Holy pension hole
The Old Etonian apparently due to be named as the new head of the established church has a huge, unsustainable financial deficit to shrink - which is perhaps redolent of the challenge faced by another Old Etonian who became head of government in 2010.
A bit like David Cameron who inherited a gap between tax revenues and public expenditure equivalent to a horrid 10% of GDP, one of the most pressing problems to be faced by Justin Welby as the new Archbishop of Canterbury is a massive hole in the fund that pays the pensions of retired clergy.
I am told that the current Bishop of Durham, a former oil industry executive, is good with money. He will need to be.
A new report on the Clergy Pension Scheme by the Archbishops' Pensions Task Group points out that the deficit in the fund -which is liable for all clergy pensions earned after January 1998 - ballooned from £262m to a peak of £507m in November 2011.
The Task Group includes the First Church Commissioner, Andreas Whittam-Smith, an unusually saintly and numerate erstwhile hack - who gave me my big break in journalism, by recruiting me to help launch the Independent newspaper in 1986 (goodness it feels such a long time ago).
He and his two colleagues believe the deficit has "fallen back somewhat", but that the December 2012 actuarially measured deficit will be somewhat greater than it was three years ago.
How much greater? Well a research note by the pensions consultant John Ralfe calculates the hole at the end of last month as approximately £500m.
This represents quite a potential burden for parishioners. Ralfe calculates that without further reductions in pensions payable to clergy, individual dioceses would have to make contributions to the fund equivalent to a staggering 60% of the value of salaries, up from an already high 38.2% (clergy themselves don't make contributions to the cost of their pensions; the liability falls on their employer).
Now the Task Group is clear that it would be wrong to rush into draconian pension cuts or radical overhaul of pension provision. But it notes the need to "balance the financial pressures on funders with the obligation to protect the interest of future pensioners".
There are a few salient points to make. First, clergy pensions would not be seen by many as lavish and egregious. For example, the pensions of the Archbishops of York and Canterbury will be in a range from £21,000 and £28,000, according to the annual report of the Church's Pensions Board - so perhaps 2% or 3% of the pension Mr Welby might have earned if he had got to the top of one of the oil companies that employed him in days of yore.
Second, the Church is jolly unusual in retaining its faith in equities or shares.
As you will know, there has been a huge shift by most pension funds out of shares and into bonds. And as the FT points out this morning, for the first time ever UK pension funds now hold more bonds than equities: the Pensions Regulator shows that UK funds hold 43% of their assets in gilts and fixed-interest debt compared with just under 39% in equities.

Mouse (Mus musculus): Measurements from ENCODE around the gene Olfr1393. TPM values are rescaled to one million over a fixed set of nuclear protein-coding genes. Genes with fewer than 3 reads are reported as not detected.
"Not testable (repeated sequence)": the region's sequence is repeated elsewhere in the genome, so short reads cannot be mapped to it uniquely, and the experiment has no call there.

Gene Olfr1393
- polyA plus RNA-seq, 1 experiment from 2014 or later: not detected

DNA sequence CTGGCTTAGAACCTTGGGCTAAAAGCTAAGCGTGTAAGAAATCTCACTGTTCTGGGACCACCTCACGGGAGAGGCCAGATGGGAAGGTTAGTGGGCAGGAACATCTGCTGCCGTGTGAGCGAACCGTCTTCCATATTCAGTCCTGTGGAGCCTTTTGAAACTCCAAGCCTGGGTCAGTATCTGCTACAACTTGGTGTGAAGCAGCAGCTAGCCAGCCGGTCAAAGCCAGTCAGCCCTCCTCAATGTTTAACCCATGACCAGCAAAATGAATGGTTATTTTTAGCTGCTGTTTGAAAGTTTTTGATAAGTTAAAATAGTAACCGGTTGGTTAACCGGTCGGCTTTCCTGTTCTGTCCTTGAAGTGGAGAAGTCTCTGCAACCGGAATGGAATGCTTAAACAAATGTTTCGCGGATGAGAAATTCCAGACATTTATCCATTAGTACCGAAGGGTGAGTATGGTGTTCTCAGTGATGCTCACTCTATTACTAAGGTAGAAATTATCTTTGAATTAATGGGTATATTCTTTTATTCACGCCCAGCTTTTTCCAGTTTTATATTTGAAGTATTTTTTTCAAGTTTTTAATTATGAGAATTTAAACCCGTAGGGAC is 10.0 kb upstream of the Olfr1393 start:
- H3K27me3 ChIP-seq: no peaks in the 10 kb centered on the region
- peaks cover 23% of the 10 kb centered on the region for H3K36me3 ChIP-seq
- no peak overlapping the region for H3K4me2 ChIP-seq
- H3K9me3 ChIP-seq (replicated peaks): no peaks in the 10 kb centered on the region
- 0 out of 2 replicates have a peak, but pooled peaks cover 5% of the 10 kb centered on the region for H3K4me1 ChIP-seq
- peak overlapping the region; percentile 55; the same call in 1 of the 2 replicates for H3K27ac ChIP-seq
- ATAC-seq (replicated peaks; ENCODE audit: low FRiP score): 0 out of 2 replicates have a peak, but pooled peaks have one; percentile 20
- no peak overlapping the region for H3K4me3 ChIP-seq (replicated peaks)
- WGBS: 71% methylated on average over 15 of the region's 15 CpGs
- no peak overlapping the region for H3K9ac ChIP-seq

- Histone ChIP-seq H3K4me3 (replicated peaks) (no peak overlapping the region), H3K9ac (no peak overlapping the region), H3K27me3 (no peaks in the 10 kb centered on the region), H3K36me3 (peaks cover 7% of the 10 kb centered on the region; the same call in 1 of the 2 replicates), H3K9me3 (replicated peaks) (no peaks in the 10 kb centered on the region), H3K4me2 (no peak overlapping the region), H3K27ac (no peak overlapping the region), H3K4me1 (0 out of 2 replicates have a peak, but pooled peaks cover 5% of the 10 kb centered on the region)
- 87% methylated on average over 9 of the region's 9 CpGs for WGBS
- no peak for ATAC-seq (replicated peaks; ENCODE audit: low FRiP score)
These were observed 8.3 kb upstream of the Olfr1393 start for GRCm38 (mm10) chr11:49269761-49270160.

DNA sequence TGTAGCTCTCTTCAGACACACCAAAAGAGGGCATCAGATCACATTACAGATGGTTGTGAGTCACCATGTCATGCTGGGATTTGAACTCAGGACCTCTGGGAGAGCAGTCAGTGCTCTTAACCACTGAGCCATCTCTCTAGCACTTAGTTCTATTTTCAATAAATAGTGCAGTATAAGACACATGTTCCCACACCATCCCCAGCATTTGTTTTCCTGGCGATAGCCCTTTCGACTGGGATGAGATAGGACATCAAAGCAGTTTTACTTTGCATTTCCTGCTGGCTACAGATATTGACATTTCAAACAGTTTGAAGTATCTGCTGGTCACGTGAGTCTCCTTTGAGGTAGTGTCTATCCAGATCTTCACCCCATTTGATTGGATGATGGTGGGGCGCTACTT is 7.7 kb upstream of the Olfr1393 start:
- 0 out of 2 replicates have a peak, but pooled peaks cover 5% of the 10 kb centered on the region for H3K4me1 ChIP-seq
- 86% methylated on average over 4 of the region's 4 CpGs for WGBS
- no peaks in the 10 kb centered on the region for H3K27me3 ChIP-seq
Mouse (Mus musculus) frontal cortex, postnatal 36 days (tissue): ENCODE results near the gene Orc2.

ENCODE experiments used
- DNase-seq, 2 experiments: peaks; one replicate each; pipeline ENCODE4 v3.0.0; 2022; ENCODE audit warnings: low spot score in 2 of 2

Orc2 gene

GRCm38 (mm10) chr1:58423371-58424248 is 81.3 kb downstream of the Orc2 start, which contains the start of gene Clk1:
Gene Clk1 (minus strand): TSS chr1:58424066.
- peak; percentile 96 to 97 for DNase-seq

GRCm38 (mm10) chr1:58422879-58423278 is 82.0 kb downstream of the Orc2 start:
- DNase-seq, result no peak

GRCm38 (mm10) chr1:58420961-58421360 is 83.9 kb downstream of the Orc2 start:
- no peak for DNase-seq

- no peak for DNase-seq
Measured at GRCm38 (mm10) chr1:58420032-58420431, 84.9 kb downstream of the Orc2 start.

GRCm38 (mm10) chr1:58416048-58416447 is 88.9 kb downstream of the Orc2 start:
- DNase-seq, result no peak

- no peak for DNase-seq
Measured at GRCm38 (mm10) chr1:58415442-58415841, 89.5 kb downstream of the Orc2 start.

But the Church did not join this herd galloping into the debt sold by governments and companies. On my calculations of the asset allocation in the Church of England Funded Pensions Scheme, 84% is held in shares, property and derivatives - or what are perceived to be riskier assets.
As it happens, the Church's unfashionable refusal to abandon the cult of the equity has not gone wholly unrewarded: over the three years to the end of December 2012, the return on the assets was 7.1% per annum, which compares quite well with some mammon-obsessed hedge funds.
'Through the roof'
The problem - characteristic of the pensions industry in general - is that liabilities have gone through the roof. And the proximate cause is the soaring price of bonds, and the collapse in the yield on those bonds.
The explanation is that the earth-bound Pensions Regulator has less faith than the vicars in equities. So the way it measures liabilities is to calculate the quantity of assets a pension fund should ideally hold to meet future pension payments if all those assets were in low-risk bonds.
What this means is that when the income generated by bonds falls, as it has been doing, any pension fund would theoretically have to hold massively more of those bonds to meet the cost of future pension payments. And the point is that for all the decent performance of the shares and property held by the Church's pension scheme, their aggregate value is several hundreds of millions of pounds less than would be needed if they were cashed in and converted into allegedly safer bonds.
There is of course a very interesting question whether the risk aversion of the regulator is more or less rational than the priesthood's apparent appetite for risk. But the problem for the new Archbishop is that on this sort of non-spiritual, fiduciary issue, his authority is rather less than that of the officers of the state.